Benefits arising from the implementation of mandatory arbitration agreements include the employer’s ability to manage discrimination issues internally, in less time and with lower cost. However, before implementing a mandatory arbitration agreement, employers should check both federal and state law to ensure that such an agreement will be beneficial, given the employer’s geographical location and the type of work performed.

    Anti-Discrimination Bond: This idea, suggested by Anne Marie Knott, assistant professor at the Olin School of Business, Washington University at St. Louis, has the possibility of reducing employment litigation. According to Knott’s concept, the employee has the option of contributing to an individual savings account much like a 401(k). If the employee sues the employer, the employee forfeits the funds in the account as an offset to the expenses incurred by the employer in the subsequent litigation.

    This seems to be a classic instance of putting your money where your mouth is and underscores the creative measures businesses seem to be willing to take to reduce what they perceive as unnecessary expenses. No comment or legal opinion from me, however, on the legality or advisability of this action.

    Recovery of Attorneys’ Fees: Here’s what would really make a difference for employers: Allow them to recover attorneys’ fees and expenses when they win. Given the Supreme Court’s recent undeniable swing to the strict construction of federal laws, it may be time for a review of two federal statutes: 42 U.S.C. § 1988 and its Title VII counterpart, 42 U.S.C. § 2000e-5(k). These two statutes provide that in federal civil rights actions, “the court, in its discretion, may allow the prevailing party, other than the United States, a reasonable attorney’s fee as part of the costs.”

    The 1978 U.S. Supreme Court, in the case of Christianburg Garment Co. v. EEOC, made a distinction between a prevailing defendant and a plaintiff. The court did not apply the plain reading of the statute (“prevailing party gets fees”), but determined that a prevailing defendant could recover attorneys’ fees only “upon a finding that the plaintiff’s action was frivolous, unreasonable or without foundation, even though not brought in subjective bad faith.”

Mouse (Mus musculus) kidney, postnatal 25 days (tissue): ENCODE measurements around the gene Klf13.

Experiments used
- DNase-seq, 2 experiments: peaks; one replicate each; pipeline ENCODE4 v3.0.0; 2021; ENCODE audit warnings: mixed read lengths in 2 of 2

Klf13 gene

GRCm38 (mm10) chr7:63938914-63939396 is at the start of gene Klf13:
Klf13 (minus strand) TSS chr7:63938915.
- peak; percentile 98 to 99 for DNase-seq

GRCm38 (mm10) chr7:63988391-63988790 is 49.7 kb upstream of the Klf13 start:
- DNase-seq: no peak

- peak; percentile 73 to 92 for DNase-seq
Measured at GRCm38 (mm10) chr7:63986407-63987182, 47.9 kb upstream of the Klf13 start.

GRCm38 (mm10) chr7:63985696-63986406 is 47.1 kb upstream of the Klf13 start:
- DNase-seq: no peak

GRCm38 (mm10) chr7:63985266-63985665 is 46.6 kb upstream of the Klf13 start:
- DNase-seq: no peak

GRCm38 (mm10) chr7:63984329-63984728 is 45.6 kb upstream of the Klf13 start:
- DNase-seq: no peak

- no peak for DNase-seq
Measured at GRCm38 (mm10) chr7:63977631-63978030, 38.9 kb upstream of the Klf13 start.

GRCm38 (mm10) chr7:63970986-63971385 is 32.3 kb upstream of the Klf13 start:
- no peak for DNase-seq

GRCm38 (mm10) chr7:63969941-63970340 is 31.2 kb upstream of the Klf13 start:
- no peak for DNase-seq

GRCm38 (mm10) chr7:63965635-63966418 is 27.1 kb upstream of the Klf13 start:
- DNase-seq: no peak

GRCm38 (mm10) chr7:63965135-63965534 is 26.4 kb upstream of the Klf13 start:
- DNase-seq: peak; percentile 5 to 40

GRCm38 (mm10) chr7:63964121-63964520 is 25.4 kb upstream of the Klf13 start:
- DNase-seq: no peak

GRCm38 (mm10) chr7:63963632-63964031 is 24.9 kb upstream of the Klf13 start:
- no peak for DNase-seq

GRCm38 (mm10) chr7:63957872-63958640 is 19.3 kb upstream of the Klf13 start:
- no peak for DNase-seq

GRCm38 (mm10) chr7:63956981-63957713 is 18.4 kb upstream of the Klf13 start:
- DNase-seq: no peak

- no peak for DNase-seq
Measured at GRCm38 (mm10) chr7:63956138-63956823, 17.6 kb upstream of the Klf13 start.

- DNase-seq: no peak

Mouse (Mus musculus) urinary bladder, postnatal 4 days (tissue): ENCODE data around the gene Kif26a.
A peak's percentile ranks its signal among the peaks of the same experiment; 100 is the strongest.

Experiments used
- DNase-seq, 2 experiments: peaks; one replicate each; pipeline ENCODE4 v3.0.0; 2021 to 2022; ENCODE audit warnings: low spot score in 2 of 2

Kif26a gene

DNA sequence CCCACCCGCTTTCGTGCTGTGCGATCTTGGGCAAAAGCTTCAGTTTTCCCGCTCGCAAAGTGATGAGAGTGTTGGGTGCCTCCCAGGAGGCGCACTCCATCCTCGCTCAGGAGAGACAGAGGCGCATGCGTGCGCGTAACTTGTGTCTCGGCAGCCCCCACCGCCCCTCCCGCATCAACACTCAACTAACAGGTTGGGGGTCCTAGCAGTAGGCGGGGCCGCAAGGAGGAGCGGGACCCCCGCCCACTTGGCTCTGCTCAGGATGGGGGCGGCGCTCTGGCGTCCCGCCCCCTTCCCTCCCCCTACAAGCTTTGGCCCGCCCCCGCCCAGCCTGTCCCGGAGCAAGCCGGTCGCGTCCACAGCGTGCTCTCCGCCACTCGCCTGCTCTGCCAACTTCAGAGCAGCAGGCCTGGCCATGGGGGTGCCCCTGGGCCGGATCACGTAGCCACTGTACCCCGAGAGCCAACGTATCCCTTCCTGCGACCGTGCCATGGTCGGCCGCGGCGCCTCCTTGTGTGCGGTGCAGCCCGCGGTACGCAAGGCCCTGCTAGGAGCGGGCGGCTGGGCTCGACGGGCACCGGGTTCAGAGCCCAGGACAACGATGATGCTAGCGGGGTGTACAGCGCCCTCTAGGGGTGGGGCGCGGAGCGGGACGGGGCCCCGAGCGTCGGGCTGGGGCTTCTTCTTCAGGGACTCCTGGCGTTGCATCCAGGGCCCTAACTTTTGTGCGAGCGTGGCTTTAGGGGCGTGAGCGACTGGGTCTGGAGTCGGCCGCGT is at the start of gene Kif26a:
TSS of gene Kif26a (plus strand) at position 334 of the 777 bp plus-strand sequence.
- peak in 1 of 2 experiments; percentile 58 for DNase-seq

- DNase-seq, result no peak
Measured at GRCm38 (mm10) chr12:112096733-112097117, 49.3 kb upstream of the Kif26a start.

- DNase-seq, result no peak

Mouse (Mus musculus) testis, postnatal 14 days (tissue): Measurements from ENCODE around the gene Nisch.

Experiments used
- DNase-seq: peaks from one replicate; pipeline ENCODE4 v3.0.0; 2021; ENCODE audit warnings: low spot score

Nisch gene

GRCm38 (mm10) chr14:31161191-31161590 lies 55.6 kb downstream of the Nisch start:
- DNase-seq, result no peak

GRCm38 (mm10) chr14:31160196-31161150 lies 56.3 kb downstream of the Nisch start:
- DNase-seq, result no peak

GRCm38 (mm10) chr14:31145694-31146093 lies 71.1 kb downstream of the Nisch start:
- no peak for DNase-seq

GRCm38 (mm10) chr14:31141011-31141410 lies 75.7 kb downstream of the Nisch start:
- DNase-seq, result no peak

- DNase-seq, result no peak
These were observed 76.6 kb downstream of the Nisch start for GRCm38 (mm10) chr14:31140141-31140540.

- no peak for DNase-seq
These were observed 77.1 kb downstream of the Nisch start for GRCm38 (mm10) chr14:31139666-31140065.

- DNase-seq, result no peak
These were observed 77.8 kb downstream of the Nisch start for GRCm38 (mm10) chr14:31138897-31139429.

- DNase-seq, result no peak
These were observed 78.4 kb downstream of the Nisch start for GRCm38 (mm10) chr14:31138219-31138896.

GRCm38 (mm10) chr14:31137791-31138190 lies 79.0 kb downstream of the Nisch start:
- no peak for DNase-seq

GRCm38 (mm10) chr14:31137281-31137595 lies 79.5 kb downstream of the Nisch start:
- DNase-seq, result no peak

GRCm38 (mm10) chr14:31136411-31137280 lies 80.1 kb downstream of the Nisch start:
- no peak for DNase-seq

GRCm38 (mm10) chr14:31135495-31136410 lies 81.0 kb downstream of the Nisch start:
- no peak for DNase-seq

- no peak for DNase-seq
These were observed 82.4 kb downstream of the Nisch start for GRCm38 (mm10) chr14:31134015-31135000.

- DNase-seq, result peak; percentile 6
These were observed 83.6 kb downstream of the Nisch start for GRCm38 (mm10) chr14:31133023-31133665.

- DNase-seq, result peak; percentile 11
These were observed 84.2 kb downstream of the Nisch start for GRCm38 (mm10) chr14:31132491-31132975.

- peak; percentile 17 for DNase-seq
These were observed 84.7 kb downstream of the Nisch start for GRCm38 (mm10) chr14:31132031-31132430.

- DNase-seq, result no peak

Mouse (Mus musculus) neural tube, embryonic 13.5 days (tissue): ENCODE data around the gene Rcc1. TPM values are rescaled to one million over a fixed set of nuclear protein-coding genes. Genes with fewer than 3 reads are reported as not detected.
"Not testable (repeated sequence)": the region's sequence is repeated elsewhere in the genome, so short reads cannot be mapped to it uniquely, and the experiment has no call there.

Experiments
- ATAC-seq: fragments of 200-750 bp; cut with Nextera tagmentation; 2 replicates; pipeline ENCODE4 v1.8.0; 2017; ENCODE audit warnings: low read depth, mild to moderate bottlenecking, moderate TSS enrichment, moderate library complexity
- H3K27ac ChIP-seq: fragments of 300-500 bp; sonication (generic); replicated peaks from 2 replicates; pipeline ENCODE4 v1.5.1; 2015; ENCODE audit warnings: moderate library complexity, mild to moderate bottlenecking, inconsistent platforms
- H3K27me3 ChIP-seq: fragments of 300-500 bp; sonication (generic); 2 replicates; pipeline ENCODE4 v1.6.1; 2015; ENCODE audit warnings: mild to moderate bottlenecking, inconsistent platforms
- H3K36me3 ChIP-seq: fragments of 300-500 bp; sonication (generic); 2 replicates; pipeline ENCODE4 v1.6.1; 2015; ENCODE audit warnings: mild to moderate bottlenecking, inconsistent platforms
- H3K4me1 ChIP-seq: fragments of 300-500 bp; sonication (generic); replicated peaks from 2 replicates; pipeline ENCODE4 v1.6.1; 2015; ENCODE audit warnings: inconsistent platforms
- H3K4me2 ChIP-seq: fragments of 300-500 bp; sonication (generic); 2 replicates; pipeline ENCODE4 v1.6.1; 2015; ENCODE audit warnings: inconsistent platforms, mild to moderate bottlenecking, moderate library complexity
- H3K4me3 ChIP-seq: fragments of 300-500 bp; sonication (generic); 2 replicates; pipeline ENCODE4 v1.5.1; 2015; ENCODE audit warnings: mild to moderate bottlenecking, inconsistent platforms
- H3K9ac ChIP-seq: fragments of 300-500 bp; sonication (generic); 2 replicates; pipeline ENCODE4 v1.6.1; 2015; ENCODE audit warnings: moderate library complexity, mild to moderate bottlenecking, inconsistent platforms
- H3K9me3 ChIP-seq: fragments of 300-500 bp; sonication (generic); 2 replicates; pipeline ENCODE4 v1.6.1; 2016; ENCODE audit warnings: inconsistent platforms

The 2007 Supreme Court, however, may likely differ. Consider the two very different outcomes of two recent employment law decisions.

    In Burlington Northern & Santa Fe RR v. White, the court seemed purely “pro-employee,” looking at the statute itself to define an adverse employment action. The court ignored previous court rulings interpreting that same statute and instead relied on its plain language.

    But in the same term, the Supreme Court flipped 180 degrees from its pro-employee decision and gave us the pro-employer case of Ledbetter v. Goodyear Tire & Rubber Co. Again, the court ignored past interpretations of the statute, and made its determination regarding the statute of limitations for filing a charge of discrimination on the strictly construed language of the statute.

    As Burlington and Ledbetter illustrate, it appears as if the current Supreme Court will look at the plain meaning of employment statutes rather than other earlier court decisions interpreting the text. In Ledbetter, the court concluded that “[u]ltimately, experience teaches that strict adherence to the procedural requirements specified by the Legislature is the best guarantee of evenhanded administration of the law.”

    The federal statutes, 42 U.S.C. § 1988 and 42 U.S.C. § 2000e-5(k), make no distinction as to whether the “prevailing party” is plaintiff or defendant, and courts have ignored both statutes’ plain language with regard to the award of attorneys’ fees. Now may be the time for this issue to be addressed by the nation’s highest court. With the prospect of paying fees and costs to the company it just sued, plaintiffs’ attorneys may be a little more reluctant to file a lawsuit when the facts and law are not clear, and employees may be more inclined to take advantage of other methods of dispute resolution such as internal grievance procedures or arbitration.